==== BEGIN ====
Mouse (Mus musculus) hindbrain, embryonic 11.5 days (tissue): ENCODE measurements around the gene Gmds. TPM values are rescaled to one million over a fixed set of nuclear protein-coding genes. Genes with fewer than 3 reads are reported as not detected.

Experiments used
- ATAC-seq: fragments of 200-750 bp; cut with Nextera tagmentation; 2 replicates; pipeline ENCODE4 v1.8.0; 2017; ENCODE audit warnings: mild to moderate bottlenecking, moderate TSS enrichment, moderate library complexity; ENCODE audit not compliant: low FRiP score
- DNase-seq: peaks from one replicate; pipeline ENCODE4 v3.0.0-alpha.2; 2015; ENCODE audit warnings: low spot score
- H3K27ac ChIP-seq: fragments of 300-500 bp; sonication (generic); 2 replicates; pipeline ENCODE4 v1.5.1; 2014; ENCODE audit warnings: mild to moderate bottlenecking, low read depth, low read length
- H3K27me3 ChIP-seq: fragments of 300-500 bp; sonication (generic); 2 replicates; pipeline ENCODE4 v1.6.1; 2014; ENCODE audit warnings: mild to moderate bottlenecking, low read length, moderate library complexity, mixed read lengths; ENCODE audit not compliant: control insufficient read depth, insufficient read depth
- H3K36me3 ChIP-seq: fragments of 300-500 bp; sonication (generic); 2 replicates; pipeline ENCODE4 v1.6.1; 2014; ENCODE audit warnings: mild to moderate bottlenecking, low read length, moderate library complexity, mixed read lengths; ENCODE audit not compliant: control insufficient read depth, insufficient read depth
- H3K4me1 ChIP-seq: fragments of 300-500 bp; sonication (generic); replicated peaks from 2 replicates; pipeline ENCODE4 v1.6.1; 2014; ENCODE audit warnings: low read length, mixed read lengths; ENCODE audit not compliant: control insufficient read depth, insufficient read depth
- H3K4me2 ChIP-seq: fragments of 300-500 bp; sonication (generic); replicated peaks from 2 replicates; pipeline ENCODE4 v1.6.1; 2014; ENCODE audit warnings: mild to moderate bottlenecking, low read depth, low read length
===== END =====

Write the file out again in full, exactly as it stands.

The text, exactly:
Mouse (Mus musculus) hindbrain, embryonic 11.5 days (tissue): ENCODE measurements around the gene Gmds. TPM values are rescaled to one million over a fixed set of nuclear protein-coding genes. Genes with fewer than 3 reads are reported as not detected.

Experiments used
- ATAC-seq: fragments of 200-750 bp; cut with Nextera tagmentation; 2 replicates; pipeline ENCODE4 v1.8.0; 2017; ENCODE audit warnings: mild to moderate bottlenecking, moderate TSS enrichment, moderate library complexity; ENCODE audit not compliant: low FRiP score
- DNase-seq: peaks from one replicate; pipeline ENCODE4 v3.0.0-alpha.2; 2015; ENCODE audit warnings: low spot score
- H3K27ac ChIP-seq: fragments of 300-500 bp; sonication (generic); 2 replicates; pipeline ENCODE4 v1.5.1; 2014; ENCODE audit warnings: mild to moderate bottlenecking, low read depth, low read length
- H3K27me3 ChIP-seq: fragments of 300-500 bp; sonication (generic); 2 replicates; pipeline ENCODE4 v1.6.1; 2014; ENCODE audit warnings: mild to moderate bottlenecking, low read length, moderate library complexity, mixed read lengths; ENCODE audit not compliant: control insufficient read depth, insufficient read depth
- H3K36me3 ChIP-seq: fragments of 300-500 bp; sonication (generic); 2 replicates; pipeline ENCODE4 v1.6.1; 2014; ENCODE audit warnings: mild to moderate bottlenecking, low read length, moderate library complexity, mixed read lengths; ENCODE audit not compliant: control insufficient read depth, insufficient read depth
- H3K4me1 ChIP-seq: fragments of 300-500 bp; sonication (generic); replicated peaks from 2 replicates; pipeline ENCODE4 v1.6.1; 2014; ENCODE audit warnings: low read length, mixed read lengths; ENCODE audit not compliant: control insufficient read depth, insufficient read depth
- H3K4me2 ChIP-seq: fragments of 300-500 bp; sonication (generic); replicated peaks from 2 replicates; pipeline ENCODE4 v1.6.1; 2014; ENCODE audit warnings: mild to moderate bottlenecking, low read depth, low read length